Publications – 2009
M.L. Johnston, I. Kymissis, and K.L. Shepard, “An array of monolithic FBAR-CMOS oscillators for mass-Sensing applications,” Proc. of 15th International Conference on Solid-State Sensors, Actuators & Microsystems (Transducers ’09), June 2009.
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T.D Huang, S. Sorgenfrei, P. Gong, R. Levicky, K.L. Shepard, “A 0.18-um CMOS Array Sensor for Integrated Time-Resolved Fluorescence Detection,” IEEE Journal of Solid-State Circuits, 44, 5, (May 2009), pp. 1644-1654.
This paper describes the design of an active, integrated CMOS sensor array for fluorescence applications which enables time-gated, time-resolved fluorescence spectroscopy. The 64-by-64 array is sensitive to photon densities as low as 8×8 x 106 photons/cm with 64-point averaging and, through a differential pixel design, has a measured impulse response of better than 800 ps. Applications include both active microarrays and high-frame-rate imagers for fluorescence lifetime imaging microscopy.
P.M. Levine, P. Gong, R. Levicky, K.L. Shepard, “Real-time, multiplexed electrochemical DNA detection using an active complementary metal-oxide-semiconductor biosensor array with integrated sensor electronics,” Biosensors and Bioelectronics 24 (2009), pp. 1995-2001.
Optical biosensing based on fluorescence detection has arguably become the standard technique for quantifying extents of hybridization between surface-immobilized probes and fluorophore-labeled analyte targets in DNA microarrays. However, electrochemical detection techniques are emerging which could eliminate the need for physically bulky optical instrumentation, enabling the design of portable devices for point-of-care applications. Unlike fluorescence detection, which can function well using a passive substrate (one without integrated electronics), multiplexed electrochemical detection requires an electronically active substrate to analyze each array site and benefits fromthe addition of integrated electronic instrumentation to further reduce platform size and eliminate the electromagnetic interference that can result from bringing non-amplified signals off chip. We report on an active electrochemical biosensor array, constructed with a standard complementary metal-oxide-semiconductor (CMOS) technology, to perform quantitative DNA hybridization detection on chip using targets conjugated with ferrocene redox labels. A 4°ø4 array of gold working electrodes and integrated potentiostat electronics, consisting of control amplifiers and current-input analog-to-digital converters, on a custom-designed 5mm°ø3mmCMOS chip drive redox reactions using cyclic voltammetry, sense DNA binding, and transmit digital data off chip for analysis.We demonstrate multiplexed and specific detection of DNA targets as well as real-time monitoring of hybridization, a task that is difficult, if not impossible, with traditional fluorescence based microarrays.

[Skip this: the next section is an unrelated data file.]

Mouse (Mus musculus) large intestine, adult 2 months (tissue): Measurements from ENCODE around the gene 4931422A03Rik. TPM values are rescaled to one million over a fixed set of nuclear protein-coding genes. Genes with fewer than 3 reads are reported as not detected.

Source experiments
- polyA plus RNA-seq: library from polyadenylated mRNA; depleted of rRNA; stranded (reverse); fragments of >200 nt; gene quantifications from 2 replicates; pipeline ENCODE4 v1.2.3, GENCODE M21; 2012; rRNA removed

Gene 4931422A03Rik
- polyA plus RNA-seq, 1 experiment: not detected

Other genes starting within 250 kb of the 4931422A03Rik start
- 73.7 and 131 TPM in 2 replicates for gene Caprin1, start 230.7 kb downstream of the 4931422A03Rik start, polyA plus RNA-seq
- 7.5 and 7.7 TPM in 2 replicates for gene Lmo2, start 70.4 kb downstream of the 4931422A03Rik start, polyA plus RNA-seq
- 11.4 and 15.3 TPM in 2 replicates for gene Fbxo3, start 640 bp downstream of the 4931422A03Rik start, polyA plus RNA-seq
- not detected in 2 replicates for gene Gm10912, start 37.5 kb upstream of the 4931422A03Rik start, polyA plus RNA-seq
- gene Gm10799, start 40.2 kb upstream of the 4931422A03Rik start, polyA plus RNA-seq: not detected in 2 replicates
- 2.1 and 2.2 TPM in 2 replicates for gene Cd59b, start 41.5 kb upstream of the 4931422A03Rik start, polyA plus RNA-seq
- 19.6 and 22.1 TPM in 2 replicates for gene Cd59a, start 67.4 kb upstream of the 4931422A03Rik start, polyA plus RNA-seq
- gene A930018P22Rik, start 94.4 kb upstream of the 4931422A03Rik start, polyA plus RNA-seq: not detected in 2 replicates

S. Realov, W. McLaughlin, K. L. Shepard, “On-chip transistor characterization arrays with digital interfaces for variability characterization,” Proceedings of the International Symposium on Quality Electronic Design, 2009.
An on-chip test-and-measurement system with digital interfaces that can perform device-level characterization of large-dense arrays of transistors is demonstrated in 90- and 65-nm technologies. The collected variability data from the 90-nm run is used to create a statistical device model based on BSIM4.3 to capture random variability. Principal component analysis (PCA) is used to extract a reduced set of purely random variables from a set of correlated BSIM4.3 parameters. Different layout-dependent systematic effects, related to poly- and active-flares, STI-stress, and lithography limitations, are examined in both technologies. These layout-dependent effects are mapped to systematic shifts in BSIM4.3 and BSIM4.4 model parameters in 90- and 65-nm, respectively.
S. Sorgenfrei, I. Meric, S. Banerjee, A. Akey, S. Rosenblatt, I. P. Herman, K. L. Shepard, “Controlled dielectrophoretic assembly of carbon nanotubes using real-time electrical detection,” Applied Physics Letters, 94, 5, (February 2009).
We investigate dielectrophoretic deposition of single-walled carbon nanotubes using an in situ detection system. Pairs of electrodes are stimulated with a small-amplitude, low-frequency voltage superimposed on a large-amplitude, high-frequency dielectrophoretic voltage. Measuring the magnitude of the current both at dc Idc and at the low frequency Iac through a digital lock-in technique allows us to determine when a nanotube has made electrical contact and to halt the dielectrophoretic process. Because Idc is determined by nonlinearities in the device current-voltage characteristic, measurement of the Idc / Iac ratio allows the real-time determination of whether the deposited nanotube is metallic or semiconducting.
Z. Xu, K. L. Shepard, “Design and Analysis of Actively-Deskewed Resonant Clock Networks,” IEEE Journal of Solid-State Circuits, 44, 2, (February 2009), pp. 558-568.
Active deskewing is an important technique for managing variability in clock distributions but introduces latency and power-supply-noise sensitivity into the resulting networks. In this paper, an adaptively deskewed resonant clock network, based on an injection-locked distributed differential oscillator, is described, in which the delay lines required for deskewing are incorporated into the injection-lock source, dramatically improving jitter immunity. A power management system based on automatic amplitude control of the resonant grid further enhances energy efficiency. A prototype system operates at a nominal 2-GHz frequency in a 0.18 m technology with on-chip jitter and skew measurement circuits and with more than 25 pF/mm???? of clock loading.